2 medium tomatoes — seeded, roughly chopped (or 1/2 can of diced tomatoes)
5 cups low-sodium chicken broth
1 teaspoon dried oregano
4 slices thick-sliced bacon — diced
1 cup onion — chopped
1 medium jalapeno chile pepper — seeds removed, diced small
2 cloves garlic — minced
15 ounces canned black beans — drained, rinsed
3 cups shredded chicken Salt and freshly ground black pepper to taste
1/2 cup creme fraiche — or Crema Agria (Mexican style cream) or heavy cream
3 tablespoons cilantro — chopped
1/2 cup Cotija cheese — crumbled (you can substitute cheddar)
4 whole corn tortillas — cut into thin strips and fried briefly in oil until crispy

1. In a blender add half of the defrosted corn, all the tomatoes, oregano and a couple of cups of chicken broth. Puree until smooth. Set aside.
2. In a 4-5 quart pot, cook the bacon until crisp (about 10 minutes), stirring often. Remove with slotted spoon to paper towels to drain. To the pan add the onion and cook, stirring frequently, until onion is soft and tender. Add chile pepper and garlic and stir for about a minute.
3. Add the tomato-corn puree to the pot with the remaining chicken broth. Bring to a simmer and add remaining whole corn. Simmer over medium-low heat until thickened, about 20 minutes. Stir in the canned beans and chicken and continue simmering for 3-5 minutes to warm the beans and the chicken. Season with salt and pepper to taste, then stir in the creme fraiche and half the cilantro.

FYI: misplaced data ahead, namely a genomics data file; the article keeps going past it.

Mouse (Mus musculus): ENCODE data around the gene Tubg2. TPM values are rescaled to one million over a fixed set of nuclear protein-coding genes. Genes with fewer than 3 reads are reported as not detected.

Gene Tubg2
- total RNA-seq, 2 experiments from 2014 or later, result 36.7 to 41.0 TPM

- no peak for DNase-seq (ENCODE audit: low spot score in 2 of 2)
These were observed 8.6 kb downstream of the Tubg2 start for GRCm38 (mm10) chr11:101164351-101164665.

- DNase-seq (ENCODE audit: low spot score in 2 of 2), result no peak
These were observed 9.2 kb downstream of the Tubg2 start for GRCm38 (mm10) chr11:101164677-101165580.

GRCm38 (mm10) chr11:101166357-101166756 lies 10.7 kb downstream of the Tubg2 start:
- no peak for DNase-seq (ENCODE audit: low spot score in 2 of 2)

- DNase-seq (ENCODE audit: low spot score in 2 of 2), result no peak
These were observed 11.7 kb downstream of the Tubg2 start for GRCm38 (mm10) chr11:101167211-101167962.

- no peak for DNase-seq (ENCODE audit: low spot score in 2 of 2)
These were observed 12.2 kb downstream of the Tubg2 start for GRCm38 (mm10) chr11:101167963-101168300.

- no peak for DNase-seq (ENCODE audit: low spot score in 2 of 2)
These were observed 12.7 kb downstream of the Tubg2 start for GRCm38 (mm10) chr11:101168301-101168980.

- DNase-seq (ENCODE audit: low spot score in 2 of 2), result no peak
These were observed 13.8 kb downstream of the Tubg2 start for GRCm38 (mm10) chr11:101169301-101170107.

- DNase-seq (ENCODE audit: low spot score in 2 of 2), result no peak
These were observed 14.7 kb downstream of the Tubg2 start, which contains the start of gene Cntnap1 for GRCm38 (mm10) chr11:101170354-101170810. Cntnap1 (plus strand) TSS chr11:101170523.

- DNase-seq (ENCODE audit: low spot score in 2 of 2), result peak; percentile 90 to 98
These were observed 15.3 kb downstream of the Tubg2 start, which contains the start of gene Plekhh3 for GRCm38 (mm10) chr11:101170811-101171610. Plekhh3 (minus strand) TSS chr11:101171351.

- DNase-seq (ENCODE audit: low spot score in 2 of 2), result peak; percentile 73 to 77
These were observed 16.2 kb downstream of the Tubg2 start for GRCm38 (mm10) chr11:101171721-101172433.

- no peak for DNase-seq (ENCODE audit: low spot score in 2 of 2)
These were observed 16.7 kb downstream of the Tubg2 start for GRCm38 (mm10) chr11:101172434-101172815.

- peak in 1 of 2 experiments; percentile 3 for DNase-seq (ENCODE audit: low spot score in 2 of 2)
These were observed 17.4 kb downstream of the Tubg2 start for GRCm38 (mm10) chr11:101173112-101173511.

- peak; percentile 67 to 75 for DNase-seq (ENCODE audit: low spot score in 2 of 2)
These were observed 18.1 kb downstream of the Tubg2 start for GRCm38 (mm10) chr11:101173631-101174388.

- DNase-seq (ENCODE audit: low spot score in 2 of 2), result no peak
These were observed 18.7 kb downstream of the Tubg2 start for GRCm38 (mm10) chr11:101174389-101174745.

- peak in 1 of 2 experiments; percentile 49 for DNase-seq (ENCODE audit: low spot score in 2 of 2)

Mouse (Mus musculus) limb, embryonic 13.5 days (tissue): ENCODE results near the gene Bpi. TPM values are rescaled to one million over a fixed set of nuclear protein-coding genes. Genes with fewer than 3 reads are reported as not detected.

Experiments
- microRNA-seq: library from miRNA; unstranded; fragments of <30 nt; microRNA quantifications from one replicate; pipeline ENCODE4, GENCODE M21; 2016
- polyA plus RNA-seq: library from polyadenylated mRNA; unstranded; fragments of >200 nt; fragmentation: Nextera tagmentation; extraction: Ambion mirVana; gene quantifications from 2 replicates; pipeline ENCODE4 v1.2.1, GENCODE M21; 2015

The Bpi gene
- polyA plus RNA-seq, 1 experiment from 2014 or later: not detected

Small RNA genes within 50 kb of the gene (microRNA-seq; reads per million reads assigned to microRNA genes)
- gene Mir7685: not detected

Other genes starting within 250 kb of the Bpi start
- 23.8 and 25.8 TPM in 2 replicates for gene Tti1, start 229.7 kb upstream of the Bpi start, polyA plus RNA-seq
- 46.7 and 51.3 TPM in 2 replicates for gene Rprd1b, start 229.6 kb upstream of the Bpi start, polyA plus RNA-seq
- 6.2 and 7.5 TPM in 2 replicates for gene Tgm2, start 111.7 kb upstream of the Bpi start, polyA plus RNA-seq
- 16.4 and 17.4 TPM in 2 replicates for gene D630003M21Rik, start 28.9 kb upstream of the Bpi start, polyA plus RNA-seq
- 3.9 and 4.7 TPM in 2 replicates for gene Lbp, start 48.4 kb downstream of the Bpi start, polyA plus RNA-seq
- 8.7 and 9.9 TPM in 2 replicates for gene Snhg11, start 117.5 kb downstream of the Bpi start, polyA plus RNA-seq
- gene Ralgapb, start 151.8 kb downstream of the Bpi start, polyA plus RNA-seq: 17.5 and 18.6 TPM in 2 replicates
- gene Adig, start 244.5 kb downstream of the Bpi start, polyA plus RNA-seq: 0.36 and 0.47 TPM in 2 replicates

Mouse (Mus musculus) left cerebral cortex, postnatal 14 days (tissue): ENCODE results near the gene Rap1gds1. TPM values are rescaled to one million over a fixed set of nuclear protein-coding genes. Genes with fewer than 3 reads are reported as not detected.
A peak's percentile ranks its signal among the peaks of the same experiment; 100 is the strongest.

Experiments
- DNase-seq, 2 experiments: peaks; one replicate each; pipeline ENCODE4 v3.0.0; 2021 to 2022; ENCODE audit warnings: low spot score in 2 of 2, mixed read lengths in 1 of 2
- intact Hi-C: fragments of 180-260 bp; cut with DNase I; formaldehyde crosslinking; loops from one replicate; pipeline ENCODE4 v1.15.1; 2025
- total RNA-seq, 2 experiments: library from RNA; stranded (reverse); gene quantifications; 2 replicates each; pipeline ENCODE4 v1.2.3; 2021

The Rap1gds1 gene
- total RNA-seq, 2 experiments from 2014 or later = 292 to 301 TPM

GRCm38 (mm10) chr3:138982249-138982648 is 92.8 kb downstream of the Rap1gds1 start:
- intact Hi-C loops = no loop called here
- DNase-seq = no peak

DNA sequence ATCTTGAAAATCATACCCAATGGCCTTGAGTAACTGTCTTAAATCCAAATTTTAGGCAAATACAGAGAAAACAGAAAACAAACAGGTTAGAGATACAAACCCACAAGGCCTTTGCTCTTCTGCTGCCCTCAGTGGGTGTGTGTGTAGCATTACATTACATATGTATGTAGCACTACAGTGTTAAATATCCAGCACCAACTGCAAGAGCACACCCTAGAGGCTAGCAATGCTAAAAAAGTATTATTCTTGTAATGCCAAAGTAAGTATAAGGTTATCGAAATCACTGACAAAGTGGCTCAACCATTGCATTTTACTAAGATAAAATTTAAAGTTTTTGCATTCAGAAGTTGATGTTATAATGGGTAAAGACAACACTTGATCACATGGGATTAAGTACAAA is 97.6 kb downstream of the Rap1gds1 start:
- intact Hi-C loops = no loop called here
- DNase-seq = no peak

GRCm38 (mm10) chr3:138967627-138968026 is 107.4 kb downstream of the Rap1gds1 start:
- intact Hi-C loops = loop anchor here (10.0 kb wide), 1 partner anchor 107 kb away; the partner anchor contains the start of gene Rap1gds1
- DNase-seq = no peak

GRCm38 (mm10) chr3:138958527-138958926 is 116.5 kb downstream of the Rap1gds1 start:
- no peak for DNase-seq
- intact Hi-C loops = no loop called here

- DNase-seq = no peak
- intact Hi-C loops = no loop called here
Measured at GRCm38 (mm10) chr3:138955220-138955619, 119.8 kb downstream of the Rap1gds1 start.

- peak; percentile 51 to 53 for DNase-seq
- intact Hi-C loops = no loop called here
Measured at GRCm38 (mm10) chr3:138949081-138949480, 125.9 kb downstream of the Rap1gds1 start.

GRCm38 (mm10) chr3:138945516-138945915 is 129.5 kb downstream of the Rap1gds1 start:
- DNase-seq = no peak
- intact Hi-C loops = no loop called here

4. Serve soup garnished with bacon, remaining cilantro, cheese and tortilla strips.
Per Serving: 444 Calories; 17g Fat (31.3% calories from fat); 42g Protein; 42g Carbohydrate; 8g Dietary Fiber; 85mg Cholesterol; 488mg Sodium.

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  1. hddonna

    said on March 21st, 2016:

    Looks good. Although it’s rather high in carbs, as you point out, it does have a hefty dose of fibre to offset them.

    Yes, and you wouldn’t be having this soup all that often, although since I made a “batch” it served about 5 servings, I think. I gave away 2 of them to friends, so I did eat it 3 times in the course of a week. . . carolyn t